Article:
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Mount Vesuvius: a volcanic eruption at the foot of the mount by Pietro Fabris, (1776). (Wellcome Images)

Wrath of the Gods: Historic Eco-Armageddons

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Today human cultures suffer nuclear power station meltdowns, rivers of plastics destroying natural environments and petrol fumes clogging cities’ airways and human arteries, but ancient history is full of catastrophes which had natural origins. Those who lived in ancient days were void of early warning systems and international aid was non-existent. When super volcanoes blew, earthquakes cracked and tsunamis rolled in, it often meant the destruction of entire villages, towns, cities and sometimes civilizations. Mega ecological events leave a residue of archaeological evidence on islands and at abandoned farming settlements archaeologists find fragments of human remains which offer insights into how volcanoes, earthquakes and tsunamis destroyed past worlds.

Nyiragongo is an active stratovolcano with an elevation of 3,470 meter (11,380 feet) in the Virunga Mountains associated with the Albertine Rift inside Virunga National Park in the Democratic Republic of the Congo. Nyiragongo and nearby Nyamuragira are together responsible for 40 percent of Africa's historical volcanic eruptions. (Cai Tjeenk Willink/ CC BY-SA 3.0)

Nyiragongo is an active stratovolcano with an elevation of 3,470 meter (11,380 feet) in the Virunga Mountains associated with the Albertine Rift inside Virunga National Park in the Democratic Republic of the Congo. Nyiragongo and nearby Nyamuragira are together responsible for 40 percent of Africa's historical volcanic eruptions. (Cai Tjeenk Willink/ CC BY-SA 3.0)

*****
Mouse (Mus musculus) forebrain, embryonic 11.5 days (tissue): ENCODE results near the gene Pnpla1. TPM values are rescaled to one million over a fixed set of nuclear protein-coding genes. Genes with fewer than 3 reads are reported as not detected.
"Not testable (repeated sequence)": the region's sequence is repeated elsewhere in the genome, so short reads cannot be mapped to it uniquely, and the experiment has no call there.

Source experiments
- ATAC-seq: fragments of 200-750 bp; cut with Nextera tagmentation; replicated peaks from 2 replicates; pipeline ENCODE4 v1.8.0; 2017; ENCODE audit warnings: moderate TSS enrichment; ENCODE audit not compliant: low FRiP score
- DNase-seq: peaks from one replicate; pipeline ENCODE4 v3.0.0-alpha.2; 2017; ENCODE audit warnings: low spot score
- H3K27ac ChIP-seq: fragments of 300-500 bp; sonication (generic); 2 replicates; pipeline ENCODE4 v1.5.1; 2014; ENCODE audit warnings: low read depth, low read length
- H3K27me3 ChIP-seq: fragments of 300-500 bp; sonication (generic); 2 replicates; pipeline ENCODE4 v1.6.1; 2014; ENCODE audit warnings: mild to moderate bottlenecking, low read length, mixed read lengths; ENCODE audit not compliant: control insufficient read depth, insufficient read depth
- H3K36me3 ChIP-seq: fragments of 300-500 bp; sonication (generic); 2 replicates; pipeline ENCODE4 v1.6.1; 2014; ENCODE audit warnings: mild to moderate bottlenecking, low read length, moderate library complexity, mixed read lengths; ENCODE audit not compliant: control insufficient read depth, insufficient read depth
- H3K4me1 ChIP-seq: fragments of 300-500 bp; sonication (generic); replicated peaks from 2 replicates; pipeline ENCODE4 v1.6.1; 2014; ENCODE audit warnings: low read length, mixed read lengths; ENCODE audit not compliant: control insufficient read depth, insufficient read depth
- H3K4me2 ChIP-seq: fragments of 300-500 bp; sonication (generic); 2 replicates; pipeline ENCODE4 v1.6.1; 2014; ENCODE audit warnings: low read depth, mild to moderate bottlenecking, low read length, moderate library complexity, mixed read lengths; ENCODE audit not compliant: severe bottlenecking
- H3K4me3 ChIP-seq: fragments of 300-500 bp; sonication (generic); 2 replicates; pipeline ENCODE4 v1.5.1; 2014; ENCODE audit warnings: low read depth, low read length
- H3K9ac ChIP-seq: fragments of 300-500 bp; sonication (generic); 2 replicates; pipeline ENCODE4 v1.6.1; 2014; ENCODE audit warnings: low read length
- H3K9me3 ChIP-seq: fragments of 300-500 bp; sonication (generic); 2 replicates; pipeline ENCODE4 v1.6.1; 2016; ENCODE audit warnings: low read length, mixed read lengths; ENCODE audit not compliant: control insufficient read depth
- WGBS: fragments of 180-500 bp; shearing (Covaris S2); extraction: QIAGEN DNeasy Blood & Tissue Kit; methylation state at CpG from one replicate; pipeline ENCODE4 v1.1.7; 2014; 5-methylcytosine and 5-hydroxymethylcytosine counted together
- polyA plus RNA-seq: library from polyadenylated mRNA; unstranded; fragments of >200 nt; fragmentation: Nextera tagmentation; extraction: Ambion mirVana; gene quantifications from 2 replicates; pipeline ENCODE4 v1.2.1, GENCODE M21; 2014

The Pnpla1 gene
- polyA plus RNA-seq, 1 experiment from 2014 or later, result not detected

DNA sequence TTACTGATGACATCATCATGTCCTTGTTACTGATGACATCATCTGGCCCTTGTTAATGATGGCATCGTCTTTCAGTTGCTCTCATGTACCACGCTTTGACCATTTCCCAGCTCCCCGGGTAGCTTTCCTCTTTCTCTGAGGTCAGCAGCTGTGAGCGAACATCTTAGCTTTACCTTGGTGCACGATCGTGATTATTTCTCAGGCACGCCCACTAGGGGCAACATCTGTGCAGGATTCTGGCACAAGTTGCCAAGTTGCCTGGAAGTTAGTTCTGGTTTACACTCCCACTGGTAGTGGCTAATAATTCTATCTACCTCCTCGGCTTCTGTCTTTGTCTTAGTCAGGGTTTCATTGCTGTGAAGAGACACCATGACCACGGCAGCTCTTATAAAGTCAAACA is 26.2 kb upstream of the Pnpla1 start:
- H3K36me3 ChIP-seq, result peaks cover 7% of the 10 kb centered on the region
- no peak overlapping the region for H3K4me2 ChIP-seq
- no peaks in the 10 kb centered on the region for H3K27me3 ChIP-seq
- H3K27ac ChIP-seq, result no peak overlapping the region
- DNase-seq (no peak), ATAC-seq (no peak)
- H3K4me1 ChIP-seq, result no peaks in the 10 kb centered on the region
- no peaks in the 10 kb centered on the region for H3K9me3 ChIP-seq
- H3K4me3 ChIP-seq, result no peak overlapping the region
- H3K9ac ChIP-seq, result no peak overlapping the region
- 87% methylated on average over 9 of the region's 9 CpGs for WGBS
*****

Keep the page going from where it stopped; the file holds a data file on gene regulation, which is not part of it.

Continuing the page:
Super Volcanoes

History has seen some truly monstrous volcanic eruptions such as June 15, 1991’s Mount Pinatubo event, the second-largest terrestrial eruption of the 20th century, after the 1912 eruption of Novarupta in Alaska. The power of volcanic eruptions is measured using the Volcanic Explosivity Index (VEI), a classification system developed in the 1980’s ranging from one to eight, and each succeeding VEI is 10 times greater than the last. The following graphic explains the mechanics of these beastly earth levelers:

At Yellowstone, some scientists theorize that the earth's crust fractures and cracks in a concentric or ring-fracture pattern. At some point these cracks reach the magma reservoir and release the pressure causing the volcano to explode. The huge amount of material released causes the volcano to collapse into a huge crater called a caldera. (Public Domain)

At Yellowstone, some scientists theorize that the earth's crust fractures and cracks in a concentric or ring-fracture pattern. At some point these cracks reach the magma reservoir and release the pressure causing the volcano to explode. The huge amount of material released causes the volcano to collapse into a huge crater called a caldera. ( Public Domain )

The entire Yellowstone National Park in North America is an active volcano and it has erupted with magnificent strengths including three magnitude-8 eruptions as far back as 2.1 million years ago, again 1.2 million years ago, and the last event occurring about 640,000 years ago. According to the U.S. Geological Survey: Together, the three catastrophic eruptions expelled enough ash and lava to fill the Grand Canyon ”. The enormous lake of magma beneath Yellowstone, if released, would today fill the Grand Canyon 11 times over

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Ashley Cowie  is a Scottish historian, author and documentary filmmaker presenting original perspectives on historical problems, in accessible and exciting ways. His books, articles and television shows explore lost cultures and kingdoms, ancient crafts and artifacts, symbols and architecture, myths and legends telling thought-provoking stories which together offer insights into our shared social history .   www.ashleycowie.com.

Top Image : Mount Vesuvius: a volcanic eruption at the foot of the mount by Pietro Fabris, (1776). ( Wellcome Images )

By Ashley Cowie

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